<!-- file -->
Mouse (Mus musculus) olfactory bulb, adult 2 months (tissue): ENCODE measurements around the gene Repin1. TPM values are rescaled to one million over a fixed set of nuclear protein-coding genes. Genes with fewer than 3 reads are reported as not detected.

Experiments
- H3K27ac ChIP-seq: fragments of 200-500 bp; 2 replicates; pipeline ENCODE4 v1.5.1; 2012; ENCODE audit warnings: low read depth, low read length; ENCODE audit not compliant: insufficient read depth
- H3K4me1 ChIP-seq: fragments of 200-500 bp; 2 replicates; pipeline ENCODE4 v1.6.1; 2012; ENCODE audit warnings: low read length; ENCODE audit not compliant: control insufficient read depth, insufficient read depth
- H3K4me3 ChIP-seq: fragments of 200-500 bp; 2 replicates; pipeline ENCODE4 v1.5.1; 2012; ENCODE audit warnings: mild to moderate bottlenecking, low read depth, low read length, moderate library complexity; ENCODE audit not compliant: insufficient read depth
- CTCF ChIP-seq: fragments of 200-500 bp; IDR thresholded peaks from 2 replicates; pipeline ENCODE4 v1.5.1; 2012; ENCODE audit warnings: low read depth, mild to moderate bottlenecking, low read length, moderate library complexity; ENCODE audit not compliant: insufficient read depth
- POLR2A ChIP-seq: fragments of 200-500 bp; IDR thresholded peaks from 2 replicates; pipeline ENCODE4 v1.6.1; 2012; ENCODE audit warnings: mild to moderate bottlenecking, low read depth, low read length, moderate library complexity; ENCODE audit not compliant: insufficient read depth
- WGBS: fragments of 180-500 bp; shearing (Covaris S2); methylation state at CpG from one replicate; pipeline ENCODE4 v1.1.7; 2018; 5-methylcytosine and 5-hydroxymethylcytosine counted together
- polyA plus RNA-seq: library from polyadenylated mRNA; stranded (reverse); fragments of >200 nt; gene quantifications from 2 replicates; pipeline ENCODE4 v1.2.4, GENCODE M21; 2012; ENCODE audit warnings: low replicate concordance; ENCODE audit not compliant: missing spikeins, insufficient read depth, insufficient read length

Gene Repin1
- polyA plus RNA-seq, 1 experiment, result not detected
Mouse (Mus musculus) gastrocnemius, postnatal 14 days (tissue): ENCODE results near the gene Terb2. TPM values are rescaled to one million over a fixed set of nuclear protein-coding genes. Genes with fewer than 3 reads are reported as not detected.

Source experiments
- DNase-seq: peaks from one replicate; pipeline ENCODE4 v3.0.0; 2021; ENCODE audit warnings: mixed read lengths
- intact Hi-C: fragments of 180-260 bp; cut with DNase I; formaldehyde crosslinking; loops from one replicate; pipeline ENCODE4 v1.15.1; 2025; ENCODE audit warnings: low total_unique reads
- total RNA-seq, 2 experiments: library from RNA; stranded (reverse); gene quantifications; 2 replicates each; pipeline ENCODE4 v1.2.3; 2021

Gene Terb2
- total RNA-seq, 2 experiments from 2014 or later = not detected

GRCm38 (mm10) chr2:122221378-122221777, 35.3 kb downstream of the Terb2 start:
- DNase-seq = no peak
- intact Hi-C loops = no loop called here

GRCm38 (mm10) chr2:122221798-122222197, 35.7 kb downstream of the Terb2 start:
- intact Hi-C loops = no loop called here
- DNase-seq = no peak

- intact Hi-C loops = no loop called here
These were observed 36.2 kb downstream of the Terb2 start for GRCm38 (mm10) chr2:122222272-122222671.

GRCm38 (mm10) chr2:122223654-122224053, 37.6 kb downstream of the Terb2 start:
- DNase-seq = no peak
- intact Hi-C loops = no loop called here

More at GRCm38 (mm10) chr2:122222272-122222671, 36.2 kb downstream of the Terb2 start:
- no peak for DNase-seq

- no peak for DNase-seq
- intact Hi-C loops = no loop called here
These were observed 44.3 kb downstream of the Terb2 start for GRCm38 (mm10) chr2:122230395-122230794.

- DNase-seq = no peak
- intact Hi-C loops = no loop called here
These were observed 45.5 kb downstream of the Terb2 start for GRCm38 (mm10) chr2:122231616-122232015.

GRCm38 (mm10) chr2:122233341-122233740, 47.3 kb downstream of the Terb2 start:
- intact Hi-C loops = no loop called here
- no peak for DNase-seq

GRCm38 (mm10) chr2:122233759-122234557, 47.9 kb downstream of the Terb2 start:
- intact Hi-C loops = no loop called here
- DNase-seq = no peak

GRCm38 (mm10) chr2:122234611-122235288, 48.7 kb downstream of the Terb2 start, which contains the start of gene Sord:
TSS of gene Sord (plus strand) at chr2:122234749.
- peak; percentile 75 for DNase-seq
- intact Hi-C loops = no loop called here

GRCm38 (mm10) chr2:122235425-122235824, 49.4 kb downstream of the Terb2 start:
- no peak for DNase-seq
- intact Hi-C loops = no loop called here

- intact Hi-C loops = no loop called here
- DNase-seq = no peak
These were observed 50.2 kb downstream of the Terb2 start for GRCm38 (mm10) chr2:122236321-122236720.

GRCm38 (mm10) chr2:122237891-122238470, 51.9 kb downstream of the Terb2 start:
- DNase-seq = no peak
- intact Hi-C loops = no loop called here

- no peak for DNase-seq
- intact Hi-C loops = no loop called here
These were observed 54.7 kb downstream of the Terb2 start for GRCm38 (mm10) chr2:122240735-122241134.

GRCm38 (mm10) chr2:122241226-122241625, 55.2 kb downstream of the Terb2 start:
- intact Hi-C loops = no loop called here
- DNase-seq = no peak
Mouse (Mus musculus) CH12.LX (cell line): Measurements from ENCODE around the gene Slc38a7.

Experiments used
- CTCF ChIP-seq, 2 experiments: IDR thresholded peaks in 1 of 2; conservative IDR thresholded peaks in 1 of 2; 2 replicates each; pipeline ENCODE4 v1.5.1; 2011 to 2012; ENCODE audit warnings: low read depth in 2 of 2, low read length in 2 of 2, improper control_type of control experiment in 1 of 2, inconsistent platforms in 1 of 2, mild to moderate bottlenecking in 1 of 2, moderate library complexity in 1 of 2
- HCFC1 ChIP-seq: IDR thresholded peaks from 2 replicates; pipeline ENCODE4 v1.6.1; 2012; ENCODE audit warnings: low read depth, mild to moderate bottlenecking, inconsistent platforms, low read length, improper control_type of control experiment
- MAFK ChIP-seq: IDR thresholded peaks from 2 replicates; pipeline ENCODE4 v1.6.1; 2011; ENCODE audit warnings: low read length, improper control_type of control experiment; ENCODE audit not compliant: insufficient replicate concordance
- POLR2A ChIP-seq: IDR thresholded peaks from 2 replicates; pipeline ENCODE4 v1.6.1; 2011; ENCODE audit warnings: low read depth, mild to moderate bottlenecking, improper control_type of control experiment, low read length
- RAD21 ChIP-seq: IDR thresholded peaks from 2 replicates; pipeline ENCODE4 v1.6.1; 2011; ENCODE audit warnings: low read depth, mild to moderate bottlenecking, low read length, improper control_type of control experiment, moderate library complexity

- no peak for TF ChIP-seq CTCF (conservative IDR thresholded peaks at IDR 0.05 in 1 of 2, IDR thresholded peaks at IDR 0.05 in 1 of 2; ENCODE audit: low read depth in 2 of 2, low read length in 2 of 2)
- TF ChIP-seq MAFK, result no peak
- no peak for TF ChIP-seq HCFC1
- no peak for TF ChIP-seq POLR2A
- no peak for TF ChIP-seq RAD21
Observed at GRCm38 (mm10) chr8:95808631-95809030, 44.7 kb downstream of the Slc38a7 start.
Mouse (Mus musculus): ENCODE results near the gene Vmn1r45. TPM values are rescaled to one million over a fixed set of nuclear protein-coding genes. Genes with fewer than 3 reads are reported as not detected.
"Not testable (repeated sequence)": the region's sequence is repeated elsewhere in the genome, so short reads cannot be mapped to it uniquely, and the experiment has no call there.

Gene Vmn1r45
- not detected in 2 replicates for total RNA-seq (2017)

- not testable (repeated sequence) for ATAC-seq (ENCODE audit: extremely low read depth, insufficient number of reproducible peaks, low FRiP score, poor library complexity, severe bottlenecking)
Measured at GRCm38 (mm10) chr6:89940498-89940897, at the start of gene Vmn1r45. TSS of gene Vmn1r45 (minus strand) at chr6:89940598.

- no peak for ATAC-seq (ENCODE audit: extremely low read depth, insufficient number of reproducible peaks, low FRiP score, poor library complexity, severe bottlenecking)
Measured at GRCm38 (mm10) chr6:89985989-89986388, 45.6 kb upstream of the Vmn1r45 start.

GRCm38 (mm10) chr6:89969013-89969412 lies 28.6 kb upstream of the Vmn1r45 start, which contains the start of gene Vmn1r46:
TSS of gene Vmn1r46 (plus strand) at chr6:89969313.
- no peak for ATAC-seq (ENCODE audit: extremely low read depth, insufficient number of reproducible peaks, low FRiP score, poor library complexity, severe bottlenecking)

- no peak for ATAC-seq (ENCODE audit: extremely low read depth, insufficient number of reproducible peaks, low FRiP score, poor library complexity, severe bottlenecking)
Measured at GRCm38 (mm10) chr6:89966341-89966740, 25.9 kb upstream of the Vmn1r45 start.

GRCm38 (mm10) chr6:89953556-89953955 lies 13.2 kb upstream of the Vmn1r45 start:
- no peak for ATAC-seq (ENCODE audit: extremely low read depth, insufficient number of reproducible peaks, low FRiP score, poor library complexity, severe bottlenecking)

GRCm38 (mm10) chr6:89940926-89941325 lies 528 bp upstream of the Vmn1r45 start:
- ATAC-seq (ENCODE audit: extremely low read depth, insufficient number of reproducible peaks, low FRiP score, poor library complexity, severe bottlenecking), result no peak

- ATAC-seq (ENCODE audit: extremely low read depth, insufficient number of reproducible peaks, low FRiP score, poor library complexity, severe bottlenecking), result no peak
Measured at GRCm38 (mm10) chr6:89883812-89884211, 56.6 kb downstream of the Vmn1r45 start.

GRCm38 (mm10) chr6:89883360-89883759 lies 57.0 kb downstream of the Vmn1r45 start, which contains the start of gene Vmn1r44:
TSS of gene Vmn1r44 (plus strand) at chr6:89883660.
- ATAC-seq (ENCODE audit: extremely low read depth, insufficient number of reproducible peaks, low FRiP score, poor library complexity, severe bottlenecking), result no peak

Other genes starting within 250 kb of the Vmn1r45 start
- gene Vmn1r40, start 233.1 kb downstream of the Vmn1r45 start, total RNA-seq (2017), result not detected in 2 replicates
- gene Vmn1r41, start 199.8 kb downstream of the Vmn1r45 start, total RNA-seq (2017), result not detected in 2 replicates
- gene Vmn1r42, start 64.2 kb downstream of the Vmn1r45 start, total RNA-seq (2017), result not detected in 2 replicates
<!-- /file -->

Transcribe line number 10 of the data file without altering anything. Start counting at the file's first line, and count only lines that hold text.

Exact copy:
Gene Repin1